Staff File Photo By Robin Rudd/ Chattanooga Preparatory School seventh-graders file past encouraging mentors, family members and school staff on the first day of its second year of existence in 2019.

The drumbeat for educational choice is getting louder, and it can't happen fast enough. Especially for minority communities.

Two news stories in this newspaper Sunday displayed, first, what people are tired of and, second, what they want.

In one story, multiple fights broke out during The Howard School's graduation at Finley Stadium Friday night. Officials said a woman was injured and a man was arrested (and released the next day). The first fight was said to be between rival gang members in the stands. Following the report of additional fistfights, around 10 juveniles were initially detained but later let go.

All this at a ceremony at the historically minority school honoring those who finished their high school careers with a diploma.

In the other story, 4-year-old, heavily minority Chattanooga Prep, an all-boys public charter school, has been so sought after that plans are being made to open a sister school in Knoxville.

This comment from Brad Scott, the school's chief executive officer, wowed us: "We were getting messages through our social media, calls from parents. A question that regularly came up was: 'Do you all have a bus that goes from Knoxville to Chattanooga every day?'"

To be sure, we believe students can get a good education at The Howard School and, for that matter, any public school in Hamilton County. And no definitive information said Howard students were responsible for the violence at the graduation Friday.

But keeping children safe is surely the top desire for parents who send their children off to school each morning.

The milieu at Chattanooga Prep, though, is not the same as it is at Howard or most traditional public schools. The students are all boys, who statistics have been shown to consistently underperform girls in academic and community social areas, according to Scott.

The school's culture is designed for boys, and its emphases are on sports, creative arts and extracurricular activities. The student-teacher ratio is 16-to-1, and students take advanced placement courses. The goal is preparation for college and career.

"[W]e can tailor our model to what boys love and what boys need to help them succeed," Scott said.

Statements like that are why the drumbeat for school choice is so loud. Success is occurring with nontraditional methods, with out-of-the-box thinking, with rigorous academics, with the expectation of performance, with required parental involvement and not simply passing students on to the next grade.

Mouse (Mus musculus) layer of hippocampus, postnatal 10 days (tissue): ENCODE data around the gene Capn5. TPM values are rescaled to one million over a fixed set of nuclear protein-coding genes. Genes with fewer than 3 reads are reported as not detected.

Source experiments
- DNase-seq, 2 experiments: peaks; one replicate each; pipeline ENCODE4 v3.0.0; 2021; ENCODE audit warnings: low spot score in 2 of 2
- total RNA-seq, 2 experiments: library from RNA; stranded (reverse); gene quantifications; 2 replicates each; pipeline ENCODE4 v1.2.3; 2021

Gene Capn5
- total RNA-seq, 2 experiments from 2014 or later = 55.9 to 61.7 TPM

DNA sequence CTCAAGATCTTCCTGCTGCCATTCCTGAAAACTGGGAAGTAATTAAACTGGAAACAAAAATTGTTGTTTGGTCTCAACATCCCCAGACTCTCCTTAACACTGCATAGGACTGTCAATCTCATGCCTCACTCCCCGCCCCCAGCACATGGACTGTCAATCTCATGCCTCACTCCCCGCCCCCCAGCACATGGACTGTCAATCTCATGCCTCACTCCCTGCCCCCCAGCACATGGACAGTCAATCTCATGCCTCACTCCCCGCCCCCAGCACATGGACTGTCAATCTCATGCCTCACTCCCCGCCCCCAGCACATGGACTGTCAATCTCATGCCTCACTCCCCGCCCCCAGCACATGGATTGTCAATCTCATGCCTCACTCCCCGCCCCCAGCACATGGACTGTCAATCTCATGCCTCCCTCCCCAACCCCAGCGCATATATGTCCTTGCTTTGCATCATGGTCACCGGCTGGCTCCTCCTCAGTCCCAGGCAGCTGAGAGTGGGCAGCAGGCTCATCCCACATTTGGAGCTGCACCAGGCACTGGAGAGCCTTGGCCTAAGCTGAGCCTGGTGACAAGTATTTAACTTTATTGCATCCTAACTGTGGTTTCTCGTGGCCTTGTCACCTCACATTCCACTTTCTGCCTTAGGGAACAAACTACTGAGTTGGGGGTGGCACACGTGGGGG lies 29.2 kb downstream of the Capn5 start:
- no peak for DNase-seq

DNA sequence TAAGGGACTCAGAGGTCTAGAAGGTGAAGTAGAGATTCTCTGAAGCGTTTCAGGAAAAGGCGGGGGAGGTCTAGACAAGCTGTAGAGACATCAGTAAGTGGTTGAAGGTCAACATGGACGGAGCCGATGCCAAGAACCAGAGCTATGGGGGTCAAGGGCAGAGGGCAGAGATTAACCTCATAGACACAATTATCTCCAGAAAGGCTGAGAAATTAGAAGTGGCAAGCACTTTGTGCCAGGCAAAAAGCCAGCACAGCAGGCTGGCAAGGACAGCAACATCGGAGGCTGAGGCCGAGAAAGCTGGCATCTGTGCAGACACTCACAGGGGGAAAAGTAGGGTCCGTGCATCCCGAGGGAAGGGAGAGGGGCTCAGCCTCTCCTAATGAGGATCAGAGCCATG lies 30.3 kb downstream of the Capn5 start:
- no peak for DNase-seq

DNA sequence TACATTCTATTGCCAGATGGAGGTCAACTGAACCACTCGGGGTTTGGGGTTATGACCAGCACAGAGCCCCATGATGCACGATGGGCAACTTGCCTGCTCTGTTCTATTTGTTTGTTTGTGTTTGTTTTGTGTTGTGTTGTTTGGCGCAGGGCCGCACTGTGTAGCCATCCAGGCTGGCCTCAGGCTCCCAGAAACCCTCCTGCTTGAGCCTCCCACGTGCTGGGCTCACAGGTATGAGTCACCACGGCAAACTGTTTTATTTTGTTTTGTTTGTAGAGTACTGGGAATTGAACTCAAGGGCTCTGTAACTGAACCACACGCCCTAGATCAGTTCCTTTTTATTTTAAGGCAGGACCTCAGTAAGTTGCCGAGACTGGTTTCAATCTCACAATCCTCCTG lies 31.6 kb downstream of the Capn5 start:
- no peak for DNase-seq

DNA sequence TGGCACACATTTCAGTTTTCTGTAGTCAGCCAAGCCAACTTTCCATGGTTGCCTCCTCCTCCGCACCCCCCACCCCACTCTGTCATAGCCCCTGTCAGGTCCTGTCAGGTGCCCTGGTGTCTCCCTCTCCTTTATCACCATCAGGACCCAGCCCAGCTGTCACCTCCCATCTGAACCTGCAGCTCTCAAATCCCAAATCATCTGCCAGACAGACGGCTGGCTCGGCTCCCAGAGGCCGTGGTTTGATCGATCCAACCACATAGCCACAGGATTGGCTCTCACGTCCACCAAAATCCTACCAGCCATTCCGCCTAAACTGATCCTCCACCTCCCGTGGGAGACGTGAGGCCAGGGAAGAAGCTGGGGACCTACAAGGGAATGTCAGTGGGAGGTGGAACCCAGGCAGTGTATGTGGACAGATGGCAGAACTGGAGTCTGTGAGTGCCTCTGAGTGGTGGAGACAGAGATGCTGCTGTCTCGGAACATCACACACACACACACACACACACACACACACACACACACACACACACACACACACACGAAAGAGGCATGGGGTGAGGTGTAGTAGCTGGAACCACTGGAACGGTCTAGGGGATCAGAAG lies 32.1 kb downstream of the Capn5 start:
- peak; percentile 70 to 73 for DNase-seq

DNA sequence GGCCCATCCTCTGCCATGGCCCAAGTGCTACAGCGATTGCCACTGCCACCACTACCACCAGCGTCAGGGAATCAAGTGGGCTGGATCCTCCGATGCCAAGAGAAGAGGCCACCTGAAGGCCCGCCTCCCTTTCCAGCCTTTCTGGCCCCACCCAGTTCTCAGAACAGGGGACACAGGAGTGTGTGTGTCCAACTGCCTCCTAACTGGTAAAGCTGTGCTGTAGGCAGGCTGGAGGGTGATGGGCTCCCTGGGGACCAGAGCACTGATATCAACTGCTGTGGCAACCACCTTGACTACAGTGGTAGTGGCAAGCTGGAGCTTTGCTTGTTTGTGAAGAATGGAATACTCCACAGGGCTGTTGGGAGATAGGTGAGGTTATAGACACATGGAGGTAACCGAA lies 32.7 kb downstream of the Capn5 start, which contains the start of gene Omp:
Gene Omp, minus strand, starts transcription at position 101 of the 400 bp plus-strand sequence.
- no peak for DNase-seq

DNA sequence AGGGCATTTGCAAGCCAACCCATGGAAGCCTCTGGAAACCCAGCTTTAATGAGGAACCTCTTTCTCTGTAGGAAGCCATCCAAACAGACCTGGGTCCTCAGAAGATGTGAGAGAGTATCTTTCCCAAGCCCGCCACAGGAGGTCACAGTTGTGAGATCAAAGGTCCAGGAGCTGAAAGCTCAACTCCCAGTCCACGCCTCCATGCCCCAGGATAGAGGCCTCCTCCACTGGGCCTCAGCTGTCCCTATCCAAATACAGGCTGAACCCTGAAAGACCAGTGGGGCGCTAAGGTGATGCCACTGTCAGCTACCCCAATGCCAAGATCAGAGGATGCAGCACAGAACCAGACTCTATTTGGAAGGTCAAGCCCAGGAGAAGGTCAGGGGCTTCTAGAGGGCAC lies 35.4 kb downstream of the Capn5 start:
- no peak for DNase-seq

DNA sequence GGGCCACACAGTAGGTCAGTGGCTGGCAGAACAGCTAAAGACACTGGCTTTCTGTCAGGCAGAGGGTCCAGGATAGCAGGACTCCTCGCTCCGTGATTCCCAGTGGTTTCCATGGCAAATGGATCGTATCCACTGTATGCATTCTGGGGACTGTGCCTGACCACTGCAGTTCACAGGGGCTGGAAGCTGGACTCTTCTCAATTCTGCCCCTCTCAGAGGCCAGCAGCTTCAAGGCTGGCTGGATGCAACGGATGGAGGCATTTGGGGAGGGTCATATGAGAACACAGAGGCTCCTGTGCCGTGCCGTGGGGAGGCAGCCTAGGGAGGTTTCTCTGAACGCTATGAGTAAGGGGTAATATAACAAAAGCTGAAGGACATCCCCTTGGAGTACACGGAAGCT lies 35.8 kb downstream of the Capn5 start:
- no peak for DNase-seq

In Tuesday's newspaper was word of another public charter school expected to open in Chattanooga in 2023, having been approved by the Hamilton County Board of Education in April. The middle-high school will be the first in East Tennessee with a Spanish/English dual immersion curriculum.

The idea, said founder Nolan McDaniel, came from community members who wanted more bilingual options for their children. Not, you notice, from a federal Department of Education or a public school think tank.

The number of Hispanic/Latino students in Hamilton County Schools has grown from 2% in 2010 to 17% in 2021, so the need was palpable and shouldn't be surprising to anyone.

It's not as if Hamilton County Schools hasn't noticed the desire for choice by parents and students, but when some school board members, teachers and public-school-protective politicians continue to rail falsely that public school choice hurts traditional public schools, the message of desperate desire — especially by minority parents — can be drowned out.

Starting this fall, the district will offer open enrollment in all of its schools that have available seats, which, as of Tuesday morning, was nearly two-thirds of them.

In addition, the system offers 10 magnet schools, five charter schools (with two of them adding grades this fall), 29 Future Ready Institutes and seven early college/career schools.

We would be remiss if we didn't also mention the Tennessee Supreme Court ruling last week that favored the state's school voucher law. The 2019 law established an educational savings account program, which allows eligible families in only Memphis and Nashville to use taxpayer dollars toward private school tuition or other private educational services.

The law is still being challenged in other courts, but the Supreme Court decision overturned rulings in favor of the governments of Shelby County (Memphis) and Metropolitan Nashville, which argued that the law violated the state constitution's "home rule" provision.

What resulted from Gov. Bill Lee's educational savings account program in 2019 was a mere echo of what he wanted and what we believe should occur, but at least the Supreme Court ruling offers hope that a statewide educational choice program one day may be able to be passed by the legislature and put in place.

In the meantime, we understand Hamilton County Schools — tasked with educating 44,000-plus students — cannot immediately be all things to all people, but — hearing the drumbeat — it must continue to be open and welcoming to more school choice.